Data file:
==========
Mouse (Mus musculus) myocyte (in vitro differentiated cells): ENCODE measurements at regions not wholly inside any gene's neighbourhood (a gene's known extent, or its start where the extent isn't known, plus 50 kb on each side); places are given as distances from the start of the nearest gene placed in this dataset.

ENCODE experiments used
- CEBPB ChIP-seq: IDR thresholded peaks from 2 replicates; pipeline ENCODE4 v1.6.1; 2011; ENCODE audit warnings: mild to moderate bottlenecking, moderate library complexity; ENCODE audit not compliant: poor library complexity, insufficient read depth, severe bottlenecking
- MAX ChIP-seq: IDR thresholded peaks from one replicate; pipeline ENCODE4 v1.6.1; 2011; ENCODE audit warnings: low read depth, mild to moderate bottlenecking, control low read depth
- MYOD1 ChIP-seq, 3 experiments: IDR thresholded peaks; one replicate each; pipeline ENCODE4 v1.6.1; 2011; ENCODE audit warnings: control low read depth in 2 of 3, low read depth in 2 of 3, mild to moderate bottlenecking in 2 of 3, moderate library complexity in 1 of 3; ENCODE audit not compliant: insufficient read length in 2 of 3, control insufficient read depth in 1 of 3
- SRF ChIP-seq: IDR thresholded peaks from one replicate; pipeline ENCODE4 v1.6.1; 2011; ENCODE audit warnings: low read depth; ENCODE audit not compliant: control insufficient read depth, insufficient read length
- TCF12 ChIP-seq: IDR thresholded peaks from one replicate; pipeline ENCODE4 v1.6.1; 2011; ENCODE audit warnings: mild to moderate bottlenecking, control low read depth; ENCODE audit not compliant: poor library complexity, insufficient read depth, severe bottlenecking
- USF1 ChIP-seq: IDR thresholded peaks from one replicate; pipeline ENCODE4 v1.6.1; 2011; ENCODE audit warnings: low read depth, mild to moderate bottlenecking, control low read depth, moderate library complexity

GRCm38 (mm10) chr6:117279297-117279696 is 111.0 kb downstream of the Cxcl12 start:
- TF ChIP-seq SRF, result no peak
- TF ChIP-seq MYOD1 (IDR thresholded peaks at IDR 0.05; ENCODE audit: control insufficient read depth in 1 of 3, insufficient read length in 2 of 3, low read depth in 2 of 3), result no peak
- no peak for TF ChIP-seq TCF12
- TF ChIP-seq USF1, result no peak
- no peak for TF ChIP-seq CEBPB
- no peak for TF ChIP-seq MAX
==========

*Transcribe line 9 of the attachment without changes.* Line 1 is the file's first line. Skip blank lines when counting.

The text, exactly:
GRCm38 (mm10) chr6:117279297-117279696 is 111.0 kb downstream of the Cxcl12 start: